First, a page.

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Funeral reminds us that every life is precious
July 30, 2009 - Betsy Bethel
What do you say at a funeral for a husband and wife in their 60s killed in a murder-suicide?
The Rev. Theresa Bobot, had an extremely difficult assignment at Belmont United Methodist Church Tuesday. But with God's help, she handled the memorial service for Frank and Bonnie Koci beautifully.
I did not know the Kocis, but as it turns out we knew some of the same folks. I was there as a piper for the service. Bonnie was of Celtic heritage and a member of the Wheeling Celtic Society. At their daughter's request, I played "Amazing Grace" at the conclusion of the service.
I went with some trepidation. I wondered if there might be open hostility. But I fretted in vain. The group gathered to mourn also clearly wanted to celebrate the lives of their friends.
The hour-and-a-half service began with a reading of Psalm 23 in an amplified (read: flowery) translation. It was lengthy, but because it was not the typical translation, I feel I listened more closely. It served to soothe my jangled nerves, and I hope it did the same for the mourners.
Next there were two eulogies, one for Bonnie and one for Frank. (There also were two separate guest books, although a glance through them showed most guests signed them both.) Bonnie's eulogizer, a fellow teacher and good friend, painted a picture of Bonnie through anecdotes that illustrated the kindergarten teacher's love for music, children and storytelling, her road trips gone awry and her propensity for delivering witty and often self-deprecating one-liners. Frank's eulogizer, a friend of the couple's since college, shared memories mostly of their college and early teaching days. It seemed Frank was always ready to lend a hand in his church and community.
What the minister did next was courageous and I feel absolutely necessary. She asked those gathered to share their own memories of Bonnie and/or Frank. Talking about the good times is a huge piece in solving the grief puzzle, no matter what the circumstances of a person's death. It is hoped that publicly sharing memories brings a healing closure for those who share as well as those who listen. It is especially important in instances of violent or unexpected death, because people are so caught off guard. They feel such an upheaval. They may be angry and certainly confused. It took courage for Rev. Bobot to open the service up for comments because there was no telling what might be said. I am glad for all who knew the Kocis that the dozen or so mourners who chose to speak up showed decorum. People smiled and even laughed out loud. They knowingly nodded or shook their heads, grinning, as if to say, "That was Bonnie!" There were, of course, some tears, but not a negative word was spoken.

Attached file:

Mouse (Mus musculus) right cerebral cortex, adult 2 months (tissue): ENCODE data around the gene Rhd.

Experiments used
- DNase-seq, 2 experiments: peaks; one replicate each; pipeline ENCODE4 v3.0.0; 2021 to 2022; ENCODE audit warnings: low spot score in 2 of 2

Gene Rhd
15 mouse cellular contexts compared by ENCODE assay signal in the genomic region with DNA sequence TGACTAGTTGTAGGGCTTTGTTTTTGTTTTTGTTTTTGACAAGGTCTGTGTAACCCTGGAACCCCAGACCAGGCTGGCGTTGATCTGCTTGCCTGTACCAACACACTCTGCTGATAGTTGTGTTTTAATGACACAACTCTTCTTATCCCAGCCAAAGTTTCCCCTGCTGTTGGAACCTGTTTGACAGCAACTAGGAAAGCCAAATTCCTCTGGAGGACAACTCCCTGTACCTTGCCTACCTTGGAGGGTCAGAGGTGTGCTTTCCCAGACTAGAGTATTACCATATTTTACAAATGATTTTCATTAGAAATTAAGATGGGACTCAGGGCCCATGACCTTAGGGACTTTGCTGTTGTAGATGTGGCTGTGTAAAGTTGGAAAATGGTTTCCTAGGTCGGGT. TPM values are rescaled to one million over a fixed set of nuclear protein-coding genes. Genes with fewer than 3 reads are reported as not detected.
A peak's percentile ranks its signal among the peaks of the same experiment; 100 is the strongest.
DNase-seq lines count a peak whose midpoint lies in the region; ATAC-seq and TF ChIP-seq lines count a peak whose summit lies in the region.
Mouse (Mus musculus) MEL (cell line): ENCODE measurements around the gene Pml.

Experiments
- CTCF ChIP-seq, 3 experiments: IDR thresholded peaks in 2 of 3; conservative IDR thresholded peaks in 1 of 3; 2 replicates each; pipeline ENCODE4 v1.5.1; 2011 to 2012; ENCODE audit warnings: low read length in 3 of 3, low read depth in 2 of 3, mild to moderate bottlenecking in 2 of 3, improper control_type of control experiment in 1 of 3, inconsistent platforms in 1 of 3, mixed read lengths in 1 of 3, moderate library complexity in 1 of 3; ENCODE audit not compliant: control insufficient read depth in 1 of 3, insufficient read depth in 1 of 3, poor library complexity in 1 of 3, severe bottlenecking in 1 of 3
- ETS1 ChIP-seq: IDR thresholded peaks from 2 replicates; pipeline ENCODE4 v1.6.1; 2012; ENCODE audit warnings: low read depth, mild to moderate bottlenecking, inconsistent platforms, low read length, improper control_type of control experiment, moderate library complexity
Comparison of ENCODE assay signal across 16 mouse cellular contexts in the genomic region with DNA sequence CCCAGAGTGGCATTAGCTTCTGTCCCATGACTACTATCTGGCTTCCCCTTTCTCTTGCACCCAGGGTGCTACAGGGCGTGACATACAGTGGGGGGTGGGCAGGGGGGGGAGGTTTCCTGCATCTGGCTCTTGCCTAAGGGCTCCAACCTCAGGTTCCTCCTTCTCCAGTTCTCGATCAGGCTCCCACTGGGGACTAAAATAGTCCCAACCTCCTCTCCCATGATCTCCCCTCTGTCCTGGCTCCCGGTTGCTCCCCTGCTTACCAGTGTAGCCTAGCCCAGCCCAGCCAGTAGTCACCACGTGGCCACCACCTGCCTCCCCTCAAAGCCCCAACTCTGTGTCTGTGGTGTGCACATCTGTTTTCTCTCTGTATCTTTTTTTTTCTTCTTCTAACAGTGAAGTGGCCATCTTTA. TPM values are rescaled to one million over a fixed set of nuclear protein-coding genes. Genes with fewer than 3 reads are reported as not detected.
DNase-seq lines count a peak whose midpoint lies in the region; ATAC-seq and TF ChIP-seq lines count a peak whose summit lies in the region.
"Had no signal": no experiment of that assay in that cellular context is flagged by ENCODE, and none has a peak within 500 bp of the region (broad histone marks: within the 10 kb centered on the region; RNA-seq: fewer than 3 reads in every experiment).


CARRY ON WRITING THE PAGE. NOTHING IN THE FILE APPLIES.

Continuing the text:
Next, the talented Maryann Droll played guitar and sang a lovely and, again, soothing, hymn to the tune of Danny Boy (Londonderry Air).
And then Rev. Bobot gave a sermon. I don't remember all of what she said, but what stuck with me was her assurance that God does not will such violent or tragic deaths, but the reality is that such atrocities happen in this broken world. She said that is why He sent Jesus — to save all of us who are sinners, and all of us are. Because of Jesus, no matter what happens here on Earth, we can have hope that paradise awaits us when we die.
Nobody knows exactly what went on between Frank and Bonnie. There has been a lot of speculation, a lot of rumors and hearsay, a lot of blame, perhaps misplaced, perhaps not. I did not know them and have nothing to reveal about the circumstances leading up to their deaths.
The tragedy does remind me, however, of the need for people to know they are not alone. By all accounts, Frank and Bonnie Koci were upstanding members of their community and church. Sometimes, people who are in such positions feel they must live up to a certain ideal, that they can't have deeply troubling issues or that if they do, they must keep them hushed up. They may feel ashamed and they don't know where to turn for help. They don't even know they have options.
There is help out there, if people are willing to seek it. (Again, I'm not saying the Kocis did or didn't seek help -- I don't know). Talk therapy, whether with a clergy member, trusted friend or professional counselor, can relieve burdens simply by "getting them off your chest." Just like the right power tool or kitchen gadget makes the job so much easier, professional counselors can provide people with tools to help them navigate through a myriad of struggles — from addiction, to past abuse, to communication issues with a loved one, to emotional or physical abuse. Without the right tools, it can be nearly impossible to get through. With the right tools, there is hope. Millions of others have proven it can be done.
If you feel you are in a desperate spot and don't know where to turn for help, here are some numbers to call that can get the ball rolling in the direction toward healing. Every life is precious. Get help today!
National Suicide Prevention 24-Hour Hotline: 800-SUICIDE (784-2433)
Tri-County Help Center 24-Hour Domestic Violence or Sexual Assault Hotline: 800-695-1639.
YWCA Family Violence Prevention Center 24-Hour Hotline: 800-698-1247.
Alcoholics Anonymous Hotline 800-333-5051.
Gamblers Anonymous Hotline 800-426-2537.
Narcotics Anonymous Hotline 888-251-2426.
Information Helpline (Referral Service) 304-233-6300.
Sexual Assault Help Center 24-Hour Hotline 800-884-7242.
As always, in an emergency, call 911.
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